Originally Posted by HopefulFred View Post

It's akin to port tuning a sub, but more complicated. You've seen reference to port length compensation, or how the port length from one calculator or another is wrong or what have you? There are various correction factors that must be determined for port area and length based on the grill and the proximity of nearby structures, like the wall. Then there are volume correction factors based on insulation and proportions because the theoretical models assume an empty sphere. These sorts of corrections are easy enough with subs, but when you quadruple the volume and don't get a second chance at tuning it, the corrections are more important.

Dennis says there are only two designers he is aware of who have worked out the details and verified the models enough to offer the service professionally. The details are intellectual property; trade secrets, if you will.

Looking at implementations of risers built and shown on AVS (some Erskine designs and others not) makes it pretty clear to me how the physics work.....and no doubt clear to others. I understand that Erskine Group drawings are copyrighted but I do not believe they have a patent. Clients may be violating a non-disclosure agreement by posting information....I have no idea.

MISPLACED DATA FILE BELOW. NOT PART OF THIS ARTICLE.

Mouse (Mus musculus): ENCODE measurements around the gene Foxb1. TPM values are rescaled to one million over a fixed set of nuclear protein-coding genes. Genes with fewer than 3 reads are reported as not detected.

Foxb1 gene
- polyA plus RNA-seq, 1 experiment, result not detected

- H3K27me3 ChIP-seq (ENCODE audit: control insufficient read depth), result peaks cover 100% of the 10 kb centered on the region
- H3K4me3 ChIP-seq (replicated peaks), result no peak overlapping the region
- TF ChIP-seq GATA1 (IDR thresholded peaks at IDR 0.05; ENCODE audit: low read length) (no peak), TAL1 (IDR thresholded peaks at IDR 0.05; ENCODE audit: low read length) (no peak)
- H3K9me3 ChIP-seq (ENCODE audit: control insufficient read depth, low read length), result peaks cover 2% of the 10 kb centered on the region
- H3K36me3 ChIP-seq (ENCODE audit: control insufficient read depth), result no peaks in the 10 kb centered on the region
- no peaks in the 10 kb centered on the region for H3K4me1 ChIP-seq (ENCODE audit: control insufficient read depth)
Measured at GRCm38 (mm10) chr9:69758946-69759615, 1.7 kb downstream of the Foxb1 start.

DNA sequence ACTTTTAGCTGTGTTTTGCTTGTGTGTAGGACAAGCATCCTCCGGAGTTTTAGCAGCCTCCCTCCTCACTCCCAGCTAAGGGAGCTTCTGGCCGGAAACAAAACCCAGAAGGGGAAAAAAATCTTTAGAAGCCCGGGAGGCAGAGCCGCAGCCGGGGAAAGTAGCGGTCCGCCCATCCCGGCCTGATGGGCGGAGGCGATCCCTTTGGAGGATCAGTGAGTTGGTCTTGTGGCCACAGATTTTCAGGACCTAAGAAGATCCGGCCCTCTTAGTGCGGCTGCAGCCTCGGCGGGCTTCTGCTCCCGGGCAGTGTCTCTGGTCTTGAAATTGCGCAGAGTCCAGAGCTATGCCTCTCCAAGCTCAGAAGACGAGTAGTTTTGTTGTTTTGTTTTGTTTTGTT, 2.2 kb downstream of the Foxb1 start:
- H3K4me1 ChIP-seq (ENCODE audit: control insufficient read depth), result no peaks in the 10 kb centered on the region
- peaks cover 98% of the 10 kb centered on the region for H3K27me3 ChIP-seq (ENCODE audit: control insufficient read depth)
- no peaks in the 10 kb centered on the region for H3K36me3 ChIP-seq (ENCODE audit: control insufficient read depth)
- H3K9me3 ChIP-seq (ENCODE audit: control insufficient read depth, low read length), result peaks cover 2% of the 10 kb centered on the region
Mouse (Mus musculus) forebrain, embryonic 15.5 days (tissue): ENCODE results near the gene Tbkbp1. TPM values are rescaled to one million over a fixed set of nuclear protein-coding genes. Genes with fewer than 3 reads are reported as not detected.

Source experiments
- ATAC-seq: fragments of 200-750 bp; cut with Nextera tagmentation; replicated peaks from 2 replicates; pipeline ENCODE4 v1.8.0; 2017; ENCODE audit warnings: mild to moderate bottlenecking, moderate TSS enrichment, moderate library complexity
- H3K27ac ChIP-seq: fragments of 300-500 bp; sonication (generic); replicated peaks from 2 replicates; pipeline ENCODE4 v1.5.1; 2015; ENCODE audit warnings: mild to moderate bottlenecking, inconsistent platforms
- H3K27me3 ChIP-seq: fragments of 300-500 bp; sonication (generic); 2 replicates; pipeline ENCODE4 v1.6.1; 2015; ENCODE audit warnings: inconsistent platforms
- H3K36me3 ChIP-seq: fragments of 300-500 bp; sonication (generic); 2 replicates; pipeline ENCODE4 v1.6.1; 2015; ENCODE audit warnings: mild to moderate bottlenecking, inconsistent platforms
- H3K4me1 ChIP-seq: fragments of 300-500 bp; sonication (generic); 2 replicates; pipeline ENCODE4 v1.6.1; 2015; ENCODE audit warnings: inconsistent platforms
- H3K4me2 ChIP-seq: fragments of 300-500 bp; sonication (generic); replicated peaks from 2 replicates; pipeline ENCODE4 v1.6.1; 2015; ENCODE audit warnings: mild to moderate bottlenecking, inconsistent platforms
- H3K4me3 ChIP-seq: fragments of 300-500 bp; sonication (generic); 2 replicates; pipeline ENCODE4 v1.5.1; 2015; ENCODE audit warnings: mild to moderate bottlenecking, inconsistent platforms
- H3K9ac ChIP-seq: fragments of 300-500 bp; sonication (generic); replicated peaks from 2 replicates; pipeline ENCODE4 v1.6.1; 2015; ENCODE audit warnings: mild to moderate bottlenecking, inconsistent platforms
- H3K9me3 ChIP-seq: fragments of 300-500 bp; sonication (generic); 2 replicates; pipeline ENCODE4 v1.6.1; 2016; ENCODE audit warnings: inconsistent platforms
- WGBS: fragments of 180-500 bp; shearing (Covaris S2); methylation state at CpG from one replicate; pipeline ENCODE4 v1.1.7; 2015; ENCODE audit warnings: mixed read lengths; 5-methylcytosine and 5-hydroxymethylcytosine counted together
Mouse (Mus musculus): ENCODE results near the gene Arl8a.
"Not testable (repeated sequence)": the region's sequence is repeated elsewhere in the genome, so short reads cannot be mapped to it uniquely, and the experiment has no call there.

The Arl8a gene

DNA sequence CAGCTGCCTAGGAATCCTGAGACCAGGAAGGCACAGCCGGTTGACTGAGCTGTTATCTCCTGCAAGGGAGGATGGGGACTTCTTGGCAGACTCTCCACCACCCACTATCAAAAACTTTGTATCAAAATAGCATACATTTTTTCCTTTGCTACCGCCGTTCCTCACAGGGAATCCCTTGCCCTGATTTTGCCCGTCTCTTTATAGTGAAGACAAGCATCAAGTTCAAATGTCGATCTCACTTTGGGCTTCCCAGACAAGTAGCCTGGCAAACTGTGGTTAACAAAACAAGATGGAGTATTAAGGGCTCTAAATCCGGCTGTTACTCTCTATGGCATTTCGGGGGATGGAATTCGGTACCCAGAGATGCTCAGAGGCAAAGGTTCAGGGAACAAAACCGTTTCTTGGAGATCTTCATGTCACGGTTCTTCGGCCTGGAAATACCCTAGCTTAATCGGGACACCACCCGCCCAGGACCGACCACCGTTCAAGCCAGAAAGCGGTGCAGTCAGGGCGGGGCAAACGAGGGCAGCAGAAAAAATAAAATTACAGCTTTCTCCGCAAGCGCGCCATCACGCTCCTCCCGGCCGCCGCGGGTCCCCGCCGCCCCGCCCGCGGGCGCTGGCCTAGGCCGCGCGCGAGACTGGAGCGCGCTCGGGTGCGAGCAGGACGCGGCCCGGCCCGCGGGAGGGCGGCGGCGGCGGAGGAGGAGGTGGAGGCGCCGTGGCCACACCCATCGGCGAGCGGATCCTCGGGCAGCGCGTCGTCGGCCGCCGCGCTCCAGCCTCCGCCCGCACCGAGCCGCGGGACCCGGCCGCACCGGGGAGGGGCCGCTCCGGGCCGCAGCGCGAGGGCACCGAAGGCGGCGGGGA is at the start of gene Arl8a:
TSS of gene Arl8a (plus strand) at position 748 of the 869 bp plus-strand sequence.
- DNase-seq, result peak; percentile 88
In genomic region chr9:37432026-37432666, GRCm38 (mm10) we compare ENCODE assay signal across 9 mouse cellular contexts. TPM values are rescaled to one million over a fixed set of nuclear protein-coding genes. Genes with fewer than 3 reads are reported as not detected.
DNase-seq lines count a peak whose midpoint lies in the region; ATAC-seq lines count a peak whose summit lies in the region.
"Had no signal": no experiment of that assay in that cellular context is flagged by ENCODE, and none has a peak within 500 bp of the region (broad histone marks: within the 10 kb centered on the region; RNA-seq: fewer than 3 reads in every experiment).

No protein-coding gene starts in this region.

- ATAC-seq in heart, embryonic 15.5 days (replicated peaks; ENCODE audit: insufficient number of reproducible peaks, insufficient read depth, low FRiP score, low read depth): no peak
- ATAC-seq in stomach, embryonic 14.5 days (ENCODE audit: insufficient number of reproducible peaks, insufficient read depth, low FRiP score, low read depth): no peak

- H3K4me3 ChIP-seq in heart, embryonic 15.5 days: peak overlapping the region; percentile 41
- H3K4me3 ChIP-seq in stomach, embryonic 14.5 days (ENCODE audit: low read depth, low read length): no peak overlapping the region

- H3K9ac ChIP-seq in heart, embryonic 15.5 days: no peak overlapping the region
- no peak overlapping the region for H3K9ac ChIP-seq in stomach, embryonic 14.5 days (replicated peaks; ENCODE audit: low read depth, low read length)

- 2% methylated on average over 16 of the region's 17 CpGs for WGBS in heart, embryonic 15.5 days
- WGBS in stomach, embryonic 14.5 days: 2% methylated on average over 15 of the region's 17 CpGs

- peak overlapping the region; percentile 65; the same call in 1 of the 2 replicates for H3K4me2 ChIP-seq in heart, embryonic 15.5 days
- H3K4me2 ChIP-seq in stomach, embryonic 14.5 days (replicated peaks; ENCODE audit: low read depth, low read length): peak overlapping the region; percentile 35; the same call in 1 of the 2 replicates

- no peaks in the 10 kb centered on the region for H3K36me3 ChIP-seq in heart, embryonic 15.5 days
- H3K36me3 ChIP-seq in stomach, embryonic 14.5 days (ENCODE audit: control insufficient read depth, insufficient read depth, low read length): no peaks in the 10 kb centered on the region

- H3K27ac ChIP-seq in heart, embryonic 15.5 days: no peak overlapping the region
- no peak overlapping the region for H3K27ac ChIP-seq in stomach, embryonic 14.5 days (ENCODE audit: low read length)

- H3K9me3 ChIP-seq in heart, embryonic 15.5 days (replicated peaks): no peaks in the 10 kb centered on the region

BigMouthinDC has in my opinion given you great advice so far and I thing you should take it. If you are looking for suggestions on vents, I'll give you mine. The vents have a lip over the carpet of 3/4" from the hole you cut in the plywood all around. I'd leave 1" between the vent and the base molding (so 1" + 3/4" + base thickness away from the wall where you cut the hole) Get a 4" wide vent. For your size of a riser, I suggest a 30" vent in the back centered along the wall, and for the sides I suggest a 20-24" vent on each side. I'd put the side vents just touching the 1/2 way point on the riser and extending the 20 or 24" toward the back wall. (20" is probably the better choice. You could also go 16" if you want.

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post #26 of 191 Old 04-30-2014, 10:34 AM
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I'd guess any DIY riser that had grates and 4x10 cut outs stuffed with pink fluffy would be somewhat effective at capturing bass and diminishing room problems, just make sure the openings are near the outer edges of the room like walls and corners. If you mess up the port a little on a DIY sub it still works fine, just the tuning is a little off from ideal but the port still works fine. I'd imagine this was much the same thing. Even less ideal would work better than none.